I'm presenting this because there is abroad in the SBC, of which I'm a part, a mentality that seems to be saying you have to agree on all issues to truly be a baptist. I think being a baptist is tied as much to the spirit I saw in the local churches I pastored and in my present fellowship as it is in creating a catalogue of things that must be believed in order to be a baptist in good standing. Then we can cooperate with other baptist churches in a missionary endeavor and a convention experience annually if we choose.

Being a baptist is fine. I am one as I've labored to show. Being a New Testament christian and a Kingdom person by loving anyone who names the name of Jesus as Lord and discussing different views of non-salvific matters with grace, is more than fine. It may be as/more important than being a baptist. I am the former by personal choice and conviction. I am the latter by personal conversion and want to show it by character and koinonia as well as belief and behavior.

Nuff said. Back to the drawing board on what we're presently looking at next time.

[Next time Old School/New School thinking on worship.... the Lord willing.]

Paul B.

Friday, July 11, 2008


Most of my ministry life has been lived in what today is called 'complementarianism' with regards to women in life and ministry. This simply means I lived, believed and taught that women were to submit to their husband's leadership in the home and were to do the same in church life. Men ruled. Women submitted. As men we had our place and women had theirs. [Complementary] But ours was at the front of the line. We were to love and provide, to be sure, but always from our place at the front of that line. For years of marriage and ministry I never questioned the biblical basis for this nor did I question the rightness of it in a practical way. How could it be otherwise? The bible said it and that settled it. I was old-school in this you see.

When I faced those situations where it was abused either by a man controlling a wife and robbing her of her person, choices and input [or a pastor robbing people of the same] or a wife refusing to obey a husband by attempting to be herself uniquely by exercising her mind or will on issues I passed it off as them being people who generally messed life up because of strong personality [his] or rebellion. [hers] If they would simply calm down and obey the bible all would be well was my mantra.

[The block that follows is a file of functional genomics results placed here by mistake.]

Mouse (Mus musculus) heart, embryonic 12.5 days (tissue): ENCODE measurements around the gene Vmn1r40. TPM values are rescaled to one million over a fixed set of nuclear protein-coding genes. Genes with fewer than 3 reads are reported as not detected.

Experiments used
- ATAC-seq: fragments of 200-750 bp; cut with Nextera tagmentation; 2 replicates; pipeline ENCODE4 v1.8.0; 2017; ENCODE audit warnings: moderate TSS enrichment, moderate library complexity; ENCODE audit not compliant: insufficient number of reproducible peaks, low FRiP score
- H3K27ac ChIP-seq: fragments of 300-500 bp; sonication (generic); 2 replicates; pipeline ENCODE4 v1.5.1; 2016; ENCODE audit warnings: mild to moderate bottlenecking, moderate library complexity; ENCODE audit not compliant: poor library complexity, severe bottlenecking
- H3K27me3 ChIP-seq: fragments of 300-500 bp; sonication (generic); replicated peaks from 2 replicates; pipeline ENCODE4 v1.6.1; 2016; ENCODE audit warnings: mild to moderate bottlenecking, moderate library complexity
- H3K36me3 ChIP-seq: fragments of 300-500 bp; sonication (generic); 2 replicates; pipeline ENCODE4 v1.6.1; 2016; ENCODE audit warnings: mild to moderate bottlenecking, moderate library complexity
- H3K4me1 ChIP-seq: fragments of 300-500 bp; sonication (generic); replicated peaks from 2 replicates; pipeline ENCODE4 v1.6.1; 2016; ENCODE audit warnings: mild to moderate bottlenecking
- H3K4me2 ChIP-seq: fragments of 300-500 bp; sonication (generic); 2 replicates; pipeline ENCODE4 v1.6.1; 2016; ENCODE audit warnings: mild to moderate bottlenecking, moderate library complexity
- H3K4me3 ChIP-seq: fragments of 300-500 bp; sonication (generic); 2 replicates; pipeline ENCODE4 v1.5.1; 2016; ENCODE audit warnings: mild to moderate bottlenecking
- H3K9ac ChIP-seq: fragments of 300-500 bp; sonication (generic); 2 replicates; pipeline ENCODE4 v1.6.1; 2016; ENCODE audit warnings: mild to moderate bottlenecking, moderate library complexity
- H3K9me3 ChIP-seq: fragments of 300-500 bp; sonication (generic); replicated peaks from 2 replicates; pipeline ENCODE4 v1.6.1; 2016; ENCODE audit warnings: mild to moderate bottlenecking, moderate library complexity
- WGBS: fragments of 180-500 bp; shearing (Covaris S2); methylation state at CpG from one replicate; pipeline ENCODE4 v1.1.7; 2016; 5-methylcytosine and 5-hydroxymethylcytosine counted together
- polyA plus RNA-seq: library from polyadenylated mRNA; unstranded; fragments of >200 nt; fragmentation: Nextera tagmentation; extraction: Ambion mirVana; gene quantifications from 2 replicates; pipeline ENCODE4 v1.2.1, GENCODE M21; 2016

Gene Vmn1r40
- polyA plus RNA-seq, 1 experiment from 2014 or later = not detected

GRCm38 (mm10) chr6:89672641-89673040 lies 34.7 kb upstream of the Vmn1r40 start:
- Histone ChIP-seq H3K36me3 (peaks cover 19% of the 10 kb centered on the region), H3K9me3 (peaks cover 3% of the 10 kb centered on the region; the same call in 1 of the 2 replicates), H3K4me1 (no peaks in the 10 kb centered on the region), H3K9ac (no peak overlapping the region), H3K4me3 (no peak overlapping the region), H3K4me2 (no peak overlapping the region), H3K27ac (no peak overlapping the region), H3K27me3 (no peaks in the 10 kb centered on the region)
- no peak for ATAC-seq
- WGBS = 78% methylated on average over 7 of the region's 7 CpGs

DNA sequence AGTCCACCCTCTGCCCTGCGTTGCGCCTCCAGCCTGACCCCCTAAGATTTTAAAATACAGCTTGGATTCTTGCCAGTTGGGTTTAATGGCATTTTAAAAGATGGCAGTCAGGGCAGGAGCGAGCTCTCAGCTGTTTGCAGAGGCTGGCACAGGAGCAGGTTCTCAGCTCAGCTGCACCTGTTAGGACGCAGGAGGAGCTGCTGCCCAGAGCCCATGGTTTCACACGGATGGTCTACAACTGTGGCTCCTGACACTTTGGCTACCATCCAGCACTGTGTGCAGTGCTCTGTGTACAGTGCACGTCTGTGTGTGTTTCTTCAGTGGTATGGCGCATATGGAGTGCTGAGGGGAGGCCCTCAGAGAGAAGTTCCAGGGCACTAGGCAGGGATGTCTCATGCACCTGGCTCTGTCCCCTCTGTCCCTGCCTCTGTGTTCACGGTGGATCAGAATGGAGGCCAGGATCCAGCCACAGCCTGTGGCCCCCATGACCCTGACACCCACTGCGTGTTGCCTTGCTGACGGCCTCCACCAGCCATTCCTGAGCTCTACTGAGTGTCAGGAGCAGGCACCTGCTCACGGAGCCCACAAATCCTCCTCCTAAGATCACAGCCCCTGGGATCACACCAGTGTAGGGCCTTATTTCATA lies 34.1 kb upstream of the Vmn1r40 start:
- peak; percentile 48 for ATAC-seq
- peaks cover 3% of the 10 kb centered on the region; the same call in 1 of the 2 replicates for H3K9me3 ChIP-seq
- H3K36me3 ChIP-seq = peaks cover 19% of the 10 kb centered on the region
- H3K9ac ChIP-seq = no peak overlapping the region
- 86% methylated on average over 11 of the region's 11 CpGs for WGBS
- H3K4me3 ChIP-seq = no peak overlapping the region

There were three basic shifts in my understanding along the way that shook my life and forged a new direction for me that resulted in my now belonging to the new school of thought on this issue. The newness is not that the scriptures or my culture or my convictions about scriptural authority have changed. But my understanding of things as they really are in the purposes of God has changed. What follows is a bit of that journey.

Shift number one was in my own life. I view my marriage as a gift from God as I'm sure most of you do. My marriage partner is a gifted and capable woman who is unique in her person. Her discovery of her giftedness and uniqueness was what caused me to look again at women NOT being able to lead or teach men [or anyone for that matter] as I saw in her one who knew more bible than most preachers [she memorized and quoted over 5oo verses at camp one year] and knew theology [still does] better than most of my bible college buddies.

Our relationship clashed with my old-school thinking as she awakened to her uniqueness and personhood in Christ and I began to see her gifts and abilities as from God for me AND the church. [This was not without it's painful times of struggle for both of us.] It also gave us pause because neither she nor I was willing to violate the scripture because of our experience. So what did this mean for us? The old-school way of thinking wouldn't do. That was a given. But something had to give.

Shift two came as a result of studying the scriptures afresh. Laying aside culture, preconceptions, teachers and theological systems I'd learned, I began searching the text anew for myself. For starters, in 1 Timothy 2:12 I began to see the text is less clear than most complementarians see it and that lack of clarity was NOT there because of our culture imposed on it but because of Paul's language used in the text to address HIS culture. It was understanding his culture that came into play for me as I began to grasp what he was saying.